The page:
Stephen Sondheim’s gender flipped revival of ‘Company’ is on tour and playing to full houses at Forrest Theater in Philadelphia, starring a fine vocal cast and lusty orchestra delivering one of Sondheim’s most vibrant scores.
However, sublime the music and lyrics are, though, there is no getting around George Furth’s dated brittle script- Basically, a stitched together series of skits about single life and marriage set in the not so swinging early 70s.
This revival, originally conceived in a West End production with Sondheim’s participation transforms the central character Bobby, a single man dreading turning 35 into Bobbie, an African American woman resisting the notion of a committed relationship in the 2020s. But unlike And she is not surrounded by a gaggle of white couples and singles. This company is a diverse mix of millennials. A gay male couple sings ‘Not Getting Married Today; . The ‘Little Things We Do Together’ pair are now a black middle-aged couple. The ‘you can drive a person crazy’ trio, is not female, but single men frustrated with Bobbie’s non-committal ways, singing out in vintage 3-part harmony.
We know nothing about Bobbie’s family or her career, the songs she sings ‘Side by Side’ ‘Marry Me A Little’ ‘Someone is Waiting’ all express her inner struggle answering the question ‘What do you get.” Cue music, indeed.
This production opened in London’s West End, with Sondheim participating in the makeover- notably with cuts to Furth’s baked in misogynist text, but also erasing dated lyrics. And the improvements have resulted in a spirited reboot, that made it a hit as Broadway staggered back to business after the pandemic. Sondheim was able to see it in previews just days before he died in 2021. The gender and diversity reboot just illustrates that Sondheim’s score is more universal than one would have imagined had it not for this concept and script revisions. Among the outstanding performance are Tyler Hardwick’s PJ , from Brooklyn who loves the city so much he ‘kisses the ground of it.” Sings ‘Another Hundred People’ with such stirring heart and soul.
Judy McClane, as Joanne, the boozy cynic on her third husband whose acid tongue, and bitter pathos in ‘The Ladies Who Lunch’ makes it the ultimate 11 O’clock belter. McClane claims it as her own, even as her upper range seems like it could crash at any moment, her rendition is triumphant.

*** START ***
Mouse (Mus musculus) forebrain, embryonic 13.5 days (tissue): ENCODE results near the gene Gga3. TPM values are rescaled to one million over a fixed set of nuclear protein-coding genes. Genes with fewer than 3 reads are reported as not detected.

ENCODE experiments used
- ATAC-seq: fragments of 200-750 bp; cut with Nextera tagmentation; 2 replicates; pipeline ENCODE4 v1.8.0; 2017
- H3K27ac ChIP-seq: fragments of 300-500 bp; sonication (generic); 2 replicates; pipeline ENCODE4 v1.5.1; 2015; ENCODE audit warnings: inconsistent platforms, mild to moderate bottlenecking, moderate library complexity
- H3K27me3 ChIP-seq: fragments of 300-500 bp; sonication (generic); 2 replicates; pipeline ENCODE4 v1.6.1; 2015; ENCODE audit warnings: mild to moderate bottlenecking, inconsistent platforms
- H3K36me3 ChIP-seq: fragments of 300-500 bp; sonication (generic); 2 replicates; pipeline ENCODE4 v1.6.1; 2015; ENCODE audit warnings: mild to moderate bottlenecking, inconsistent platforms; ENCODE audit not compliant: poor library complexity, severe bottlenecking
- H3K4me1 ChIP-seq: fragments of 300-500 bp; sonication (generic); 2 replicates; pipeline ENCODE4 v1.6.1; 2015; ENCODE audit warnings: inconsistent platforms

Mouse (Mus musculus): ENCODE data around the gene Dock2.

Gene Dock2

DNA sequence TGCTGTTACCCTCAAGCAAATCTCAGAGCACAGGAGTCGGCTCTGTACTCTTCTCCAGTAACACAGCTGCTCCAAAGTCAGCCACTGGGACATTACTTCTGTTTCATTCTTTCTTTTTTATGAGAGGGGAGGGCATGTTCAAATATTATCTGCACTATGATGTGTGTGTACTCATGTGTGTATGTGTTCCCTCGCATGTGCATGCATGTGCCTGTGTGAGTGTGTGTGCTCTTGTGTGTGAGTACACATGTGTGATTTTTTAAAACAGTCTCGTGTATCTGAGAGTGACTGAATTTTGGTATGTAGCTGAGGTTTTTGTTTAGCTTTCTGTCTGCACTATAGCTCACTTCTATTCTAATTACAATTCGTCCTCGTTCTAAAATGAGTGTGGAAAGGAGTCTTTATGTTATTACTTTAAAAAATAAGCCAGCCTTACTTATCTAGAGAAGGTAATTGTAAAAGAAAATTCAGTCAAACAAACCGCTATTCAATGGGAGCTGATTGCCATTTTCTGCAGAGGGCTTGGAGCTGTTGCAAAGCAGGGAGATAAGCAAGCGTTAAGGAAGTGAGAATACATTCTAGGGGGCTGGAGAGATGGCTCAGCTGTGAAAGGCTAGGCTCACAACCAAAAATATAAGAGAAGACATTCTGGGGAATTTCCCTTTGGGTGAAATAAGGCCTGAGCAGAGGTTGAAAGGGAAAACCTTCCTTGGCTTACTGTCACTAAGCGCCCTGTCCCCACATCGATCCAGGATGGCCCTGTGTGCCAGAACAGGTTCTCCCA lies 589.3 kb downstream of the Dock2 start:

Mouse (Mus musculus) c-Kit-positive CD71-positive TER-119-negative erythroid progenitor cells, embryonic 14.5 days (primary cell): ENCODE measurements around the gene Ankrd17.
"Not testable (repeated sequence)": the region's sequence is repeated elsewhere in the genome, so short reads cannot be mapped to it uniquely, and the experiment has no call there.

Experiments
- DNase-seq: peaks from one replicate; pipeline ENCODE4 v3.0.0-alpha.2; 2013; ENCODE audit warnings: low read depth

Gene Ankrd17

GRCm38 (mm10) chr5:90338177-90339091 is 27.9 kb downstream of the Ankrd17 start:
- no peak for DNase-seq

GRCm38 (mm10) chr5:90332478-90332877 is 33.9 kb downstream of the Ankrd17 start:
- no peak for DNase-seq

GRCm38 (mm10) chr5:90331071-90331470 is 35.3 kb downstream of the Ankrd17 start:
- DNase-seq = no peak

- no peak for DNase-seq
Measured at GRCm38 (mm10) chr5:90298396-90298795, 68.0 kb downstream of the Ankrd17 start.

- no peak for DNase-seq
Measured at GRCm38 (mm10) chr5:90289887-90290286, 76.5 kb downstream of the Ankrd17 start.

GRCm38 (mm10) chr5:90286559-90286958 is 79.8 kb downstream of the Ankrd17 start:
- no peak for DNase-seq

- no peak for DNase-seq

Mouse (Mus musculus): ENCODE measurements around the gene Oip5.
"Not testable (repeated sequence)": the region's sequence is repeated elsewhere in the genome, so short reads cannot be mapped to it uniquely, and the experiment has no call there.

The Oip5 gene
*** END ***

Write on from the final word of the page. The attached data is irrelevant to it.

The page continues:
Bobbie’s trio of would-be lovers- Jacob Dickey, Tyler Hardwick David Socolar- express their frustrations in ‘You Could Drive A Person Crazy’ in 40s era 3-part male harmony and some jaunty dance moves in concert with vintage orchestrations. Actually, all of the orchestrations in this production are to be savored as is Liam Steel’s choreography on several of the group numbers is warm and witty.
Director Maryann Elliot and Steel beef up several scenes with physical theater elements and potent dance numbers. The ‘Little Things we do together’ with Katherine Allison and James Earl Jones II, their Ju jitsu bout is a riot. Matt Rodin and Ali Louis Bourzgui play the gay couple in the “getting married today.” with Marina Kondo popping into their kitchen as Jamie gets cold feet and Bobbie, their best woman start slugging out of a wine bottle to cope. Eventually everyone weighs in, as they pop out of cupboards, closets, and the refrigerator.
First-rate production design all around starting with Bunny Christie’s sets, in tandem with Neil Austin’s lighting design conjures a gallery of transit spaces and through the looking glass urban colors. And the cramped space of Bobbie’s apartment is emblematic of things closing in on her as she turns 35 and has become surrounded by couples as her dating life becomes more unfulfilling.
One insert that didn’t really work was the mis-en-scene before the duet ‘Barcelona’ between Bobbie and Andy, the self-effacing airline steward with a great voice played by the very game and buff Jacob Dickey. The set up ‘Poor Baby’ that originally leads right into ‘Barcelona’ is sidetracked while Bobbie and Andy are in bed screwing and a ‘fantasy’ projection of what might be going through Bobbie’s mind, of domesticity of trapped domestic mayhem. It runs out of steam fast. But other than this forced ponderance, this reboot of Company has lots of legs.
Even though this ‘Company’ tour has a great ensemble cast, so much still rides on Coleman’s performance. And her Bobbie is quirky, and charming as she tries to figure out her own heart’s desire. at her own desires as she is unable to figure out own heart. As a singer-actor Coleman brings vocal thunder on ‘Being Alive’ in an altogether a thrilling performance. The audience at the Forrest wholeheartedly agreed.